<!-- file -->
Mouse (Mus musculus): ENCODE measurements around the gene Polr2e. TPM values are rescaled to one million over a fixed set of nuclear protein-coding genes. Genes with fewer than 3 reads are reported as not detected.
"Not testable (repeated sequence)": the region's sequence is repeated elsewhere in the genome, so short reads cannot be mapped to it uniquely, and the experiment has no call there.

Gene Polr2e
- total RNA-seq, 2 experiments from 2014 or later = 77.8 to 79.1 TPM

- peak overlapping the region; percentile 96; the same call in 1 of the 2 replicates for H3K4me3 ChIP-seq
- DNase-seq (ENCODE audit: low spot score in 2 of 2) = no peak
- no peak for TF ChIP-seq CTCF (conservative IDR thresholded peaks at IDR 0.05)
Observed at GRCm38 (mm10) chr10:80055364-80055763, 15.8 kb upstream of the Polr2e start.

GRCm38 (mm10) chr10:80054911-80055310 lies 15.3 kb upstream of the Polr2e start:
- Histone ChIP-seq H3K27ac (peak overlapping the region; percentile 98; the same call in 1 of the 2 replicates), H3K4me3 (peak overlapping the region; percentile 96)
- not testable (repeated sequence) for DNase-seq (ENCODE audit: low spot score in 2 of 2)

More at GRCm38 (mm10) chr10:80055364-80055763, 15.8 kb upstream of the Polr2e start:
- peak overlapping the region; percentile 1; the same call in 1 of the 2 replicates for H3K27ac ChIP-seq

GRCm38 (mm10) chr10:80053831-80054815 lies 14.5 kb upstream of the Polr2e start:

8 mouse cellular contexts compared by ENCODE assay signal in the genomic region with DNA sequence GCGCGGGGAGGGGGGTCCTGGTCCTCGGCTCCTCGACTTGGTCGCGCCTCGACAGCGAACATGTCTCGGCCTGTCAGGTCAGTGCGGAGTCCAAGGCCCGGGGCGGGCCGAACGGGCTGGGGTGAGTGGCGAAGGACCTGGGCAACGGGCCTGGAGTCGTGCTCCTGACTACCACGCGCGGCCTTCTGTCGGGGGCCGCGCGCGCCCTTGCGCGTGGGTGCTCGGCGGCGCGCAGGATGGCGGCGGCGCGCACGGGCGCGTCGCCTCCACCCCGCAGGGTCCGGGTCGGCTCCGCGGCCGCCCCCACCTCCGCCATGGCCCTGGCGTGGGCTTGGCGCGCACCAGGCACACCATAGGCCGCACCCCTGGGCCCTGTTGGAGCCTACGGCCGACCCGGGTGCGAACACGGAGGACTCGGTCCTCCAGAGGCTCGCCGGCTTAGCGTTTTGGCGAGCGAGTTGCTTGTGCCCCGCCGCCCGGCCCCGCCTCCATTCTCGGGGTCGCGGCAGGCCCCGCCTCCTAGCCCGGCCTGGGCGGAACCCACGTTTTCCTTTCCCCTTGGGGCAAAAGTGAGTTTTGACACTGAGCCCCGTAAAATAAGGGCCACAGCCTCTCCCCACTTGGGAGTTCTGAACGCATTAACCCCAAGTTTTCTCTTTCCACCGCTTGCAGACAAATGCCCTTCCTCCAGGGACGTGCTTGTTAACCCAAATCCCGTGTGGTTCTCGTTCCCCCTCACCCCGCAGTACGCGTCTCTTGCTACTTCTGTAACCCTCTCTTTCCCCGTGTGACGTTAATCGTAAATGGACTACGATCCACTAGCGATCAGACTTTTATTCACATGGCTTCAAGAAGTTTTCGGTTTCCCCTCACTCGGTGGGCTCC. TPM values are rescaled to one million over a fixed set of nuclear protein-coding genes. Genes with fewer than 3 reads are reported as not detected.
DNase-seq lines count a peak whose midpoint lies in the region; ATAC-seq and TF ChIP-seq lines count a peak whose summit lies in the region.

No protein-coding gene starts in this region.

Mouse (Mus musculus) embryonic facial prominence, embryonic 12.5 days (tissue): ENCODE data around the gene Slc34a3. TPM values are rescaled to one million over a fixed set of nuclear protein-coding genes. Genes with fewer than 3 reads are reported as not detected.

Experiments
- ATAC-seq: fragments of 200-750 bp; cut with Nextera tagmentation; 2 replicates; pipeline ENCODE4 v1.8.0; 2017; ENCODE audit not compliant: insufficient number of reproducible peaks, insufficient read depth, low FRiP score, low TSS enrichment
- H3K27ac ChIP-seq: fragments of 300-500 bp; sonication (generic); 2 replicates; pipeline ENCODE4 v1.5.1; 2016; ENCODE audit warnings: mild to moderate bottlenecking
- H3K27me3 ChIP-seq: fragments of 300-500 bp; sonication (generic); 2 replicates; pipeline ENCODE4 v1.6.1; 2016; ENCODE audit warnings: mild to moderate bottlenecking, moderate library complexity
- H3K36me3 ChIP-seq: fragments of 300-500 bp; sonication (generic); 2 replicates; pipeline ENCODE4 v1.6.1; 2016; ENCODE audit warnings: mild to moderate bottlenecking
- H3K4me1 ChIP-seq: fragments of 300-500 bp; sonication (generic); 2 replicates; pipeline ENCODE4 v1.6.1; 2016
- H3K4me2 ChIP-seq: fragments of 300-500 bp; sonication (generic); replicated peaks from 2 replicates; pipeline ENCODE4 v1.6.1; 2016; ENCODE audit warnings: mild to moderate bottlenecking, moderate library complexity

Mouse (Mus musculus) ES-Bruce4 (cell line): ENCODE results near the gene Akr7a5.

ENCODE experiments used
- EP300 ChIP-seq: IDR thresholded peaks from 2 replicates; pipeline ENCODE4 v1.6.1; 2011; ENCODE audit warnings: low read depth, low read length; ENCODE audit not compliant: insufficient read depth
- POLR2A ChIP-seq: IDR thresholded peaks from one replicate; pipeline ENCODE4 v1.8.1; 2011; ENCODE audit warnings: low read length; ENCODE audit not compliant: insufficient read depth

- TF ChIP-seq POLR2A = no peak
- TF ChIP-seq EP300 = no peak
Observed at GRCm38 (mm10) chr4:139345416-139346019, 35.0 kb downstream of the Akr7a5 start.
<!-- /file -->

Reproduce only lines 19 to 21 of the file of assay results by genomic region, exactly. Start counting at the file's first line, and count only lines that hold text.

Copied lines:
Experiments
- ATAC-seq: fragments of 200-750 bp; cut with Nextera tagmentation; 2 replicates; pipeline ENCODE4 v1.8.0; 2017; ENCODE audit not compliant: insufficient number of reproducible peaks, insufficient read depth, low FRiP score, low TSS enrichment
- H3K27ac ChIP-seq: fragments of 300-500 bp; sonication (generic); 2 replicates; pipeline ENCODE4 v1.5.1; 2016; ENCODE audit warnings: mild to moderate bottlenecking